+++E-Access Bulletin.- Issue 64, April 2005.

Technology news for people with vision impairment (http://www.headstar.com/eab/ ). Sponsored by RNIB (http://www.rnib.org.uk ).

NOTE: Please forward this free bulletin to others (subscription details at the end). We conform to the accessible Text Email Newsletter (TEN) Standard: http://www.headstar.com/ten/ .

++Section One: News.


+01: A Quarter Of Council Sites Make False Accessibility Claims.

Almost a quarter of UK council web sites are making false claims about how well they measure up to Web Content Accessibility Guidelines (WCAG) set out by the World Wide Web Consortium (http://www.w3.org/WAI ), E-Access Bulletin has discovered.

Research into the accessibility of council sites by the Royal National Institute of the Blind, published last month by the local government Society of IT Management, found that of the 468 UK council web sites, just 62 met level 'A' standards, and none achieved higher levels. WCAG specifies three levels of compliance: 'A', 'AA' and 'AAA'.

However, research by E-Access Bulletin into a sample of 68 sites on 24 March 2005 found widespread claims of 'A', 'AA' and 'AAA' accessibility, by the display of official WCAG logos on the sites, contradicting what the RNIB's expert testers had found.

Nine councils in the sample claimed 'AAA' accessibility for part or all of their sites at the time of testing, even though the RNIB found that seven of these sites did not even reach single 'A' accessibility, and the other two were are only single 'A' sites. A further three claimed 'AA' where RNIB found them to not even meet 'A', and six claimed 'A' status where only two were entitled to do so - a total of 16 false claims in the sample, or 23.5 per cent.

Donna Smillie, who heads the RNIB's web accessibility team, said: "The biggest problem is that it devalues the logos - if a site is claiming a certain level people won't trust it, because more often than not they don't comply." She said one possible reason for the discrepancies could be that councils are simply running automated checks for accessibility, when additional manual checks are needed to ensure a site qualifies.

NOTE: Full story in Section Four, this issue.

+02: Commercial Sites Lack Guidance On Accessibility.

E-commerce web sites carry little useful guidance about the level of accessibility they provide, according to an independent survey of the web sites of 500 top retail and financial services companies providing services to the UK.

Less than 10 per cent of the companies surveyed made any commitment to achieving standards set down in the Web Content Accessibility Guidelines (http://fastlink.headstar.com/wcag1 ), either by displaying a logo, or a written statement on their web sites, researchers from City University found. Of 250 retailers, just 10 web sites, or 4 per cent of the total, claimed to fulfill the requirements of WCAG, the internationally recognised benchmark of accessibility. From the financial services sector, 27 web sites, or 10.8 per cent did so.

But after running tests on a random sample of pages using the automated Watchfire Bobby tool (http://bobby.watchfire.com/bobby/html/en/index.jsp ), the researchers found that most companies either overstated or made confusing claims about the standards achieved by their sites.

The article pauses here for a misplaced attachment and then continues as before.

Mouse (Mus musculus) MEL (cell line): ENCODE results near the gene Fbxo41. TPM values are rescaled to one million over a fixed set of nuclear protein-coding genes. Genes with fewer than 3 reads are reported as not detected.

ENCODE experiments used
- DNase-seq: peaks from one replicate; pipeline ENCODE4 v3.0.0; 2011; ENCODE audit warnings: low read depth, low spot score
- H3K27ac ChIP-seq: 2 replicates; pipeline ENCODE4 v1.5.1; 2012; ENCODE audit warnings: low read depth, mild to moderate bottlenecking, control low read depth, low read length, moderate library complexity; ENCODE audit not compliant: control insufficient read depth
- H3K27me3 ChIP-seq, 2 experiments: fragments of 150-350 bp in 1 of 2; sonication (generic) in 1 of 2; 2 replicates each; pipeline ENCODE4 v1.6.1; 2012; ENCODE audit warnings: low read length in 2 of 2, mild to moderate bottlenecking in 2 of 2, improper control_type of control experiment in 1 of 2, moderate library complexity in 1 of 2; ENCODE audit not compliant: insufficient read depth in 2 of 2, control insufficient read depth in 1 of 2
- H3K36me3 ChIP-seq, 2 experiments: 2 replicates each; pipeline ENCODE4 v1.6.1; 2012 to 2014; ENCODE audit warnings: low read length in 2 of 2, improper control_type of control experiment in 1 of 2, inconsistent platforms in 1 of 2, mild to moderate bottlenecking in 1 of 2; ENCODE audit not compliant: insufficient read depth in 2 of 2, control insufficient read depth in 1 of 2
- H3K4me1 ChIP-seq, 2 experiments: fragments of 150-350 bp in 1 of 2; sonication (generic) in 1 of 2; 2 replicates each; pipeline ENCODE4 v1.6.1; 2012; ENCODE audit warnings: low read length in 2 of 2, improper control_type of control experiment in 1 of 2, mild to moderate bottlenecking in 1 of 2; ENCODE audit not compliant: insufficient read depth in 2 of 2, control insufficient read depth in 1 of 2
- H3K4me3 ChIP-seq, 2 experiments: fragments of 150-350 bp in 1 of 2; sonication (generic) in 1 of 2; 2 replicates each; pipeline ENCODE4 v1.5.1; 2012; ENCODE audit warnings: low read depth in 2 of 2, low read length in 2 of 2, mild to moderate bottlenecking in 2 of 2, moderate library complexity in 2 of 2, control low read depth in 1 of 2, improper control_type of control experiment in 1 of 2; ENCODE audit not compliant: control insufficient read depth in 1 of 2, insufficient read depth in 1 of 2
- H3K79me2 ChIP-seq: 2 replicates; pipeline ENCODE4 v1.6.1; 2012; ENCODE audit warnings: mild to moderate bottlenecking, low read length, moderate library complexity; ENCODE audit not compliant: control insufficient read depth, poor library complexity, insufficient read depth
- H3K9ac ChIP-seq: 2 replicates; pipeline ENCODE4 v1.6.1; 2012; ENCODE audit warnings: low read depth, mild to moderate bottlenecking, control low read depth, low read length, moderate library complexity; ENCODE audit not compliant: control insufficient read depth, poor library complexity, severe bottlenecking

Of the 10 retail sites tested, the Thameslink and Waitrose web sites claimed to be 'AA' throughout, but were found to reach just the 'A' standard the first level of accessibility, by the City University team.

Others were more ambiguous, with National Express claiming 'AAA' compliance "where possible", while Music Corner has a web page on accessibility that is claimed to reach 'AAA', although no specific commitments are made for the rest of the site. Neither National Express and Music Corner reached even 'A' according to City University. Only Marks & Spencer and JD Sports were broadly accurate in claiming 'A' compliance, according to the research.

Financial services companies faired no better. Of 10 sites claiming to comply with WCAG and tested with Bobby, just Standard Life and Royal Bank of Scotland achieved 'A' requirements, the rest failing to reach even this level.

+03: Kurzweil Predicts Accessible Future.

By 2020, technology will eliminate many of the barriers associated with sensory and physical disabilities, assistive technology pioneer Ray Kurzweil told delegates at Vision 2005, the international conference hosted by RNIB (http://fastlink.headstar.com/rnib6 ).

Computers as we know them will have changed beyond recognition by 2010, integrated into everyday objects such as clothing, he said. Instead of sitting at a computer, they will be our constant companions, feeding us the information we need in the way we choose. For vision- impaired people this could mean a whispered commentary, Kurweil told delegates.

The cost of hardware and software will decrease by around 50 per cent per year, making these technologies widely available, not just playthings of the rich, he said. He was keen to emphasise that this need not be a threat.

A pioneer of flat bed scanners, optical character recognition (OCR) reading technology and text-to-speech voice synthesisers, Kurzweil demonstrated his latest work, software that can translate human voice in one language to text, then text and voice output in a different language within seconds.

Showing a flair for showmanship, Kurzweil was not physically present at the event, delivering his presentation as a 3-D image at the speakers podium.

NOTE: For further reporting from Vision 2005, see Section Three, this issue.

+04: Us Supermarket Chain Tests Robotic Guide.

A prototype robotic guide has been developed in the US that allows vision impaired people to find their way in airports and locate products in supermarkets completely unaided.

The Robotic Guide uses a Radio Frequency Identification (RFID) reader to locate objects attached to RFID tags; small disks containing information on an object, which can be attached to supermarket shelves or items. To avoid collisions, the device has a built-in "laser range finder" which detects objects up to 8 metres and 180 degrees in front of the user.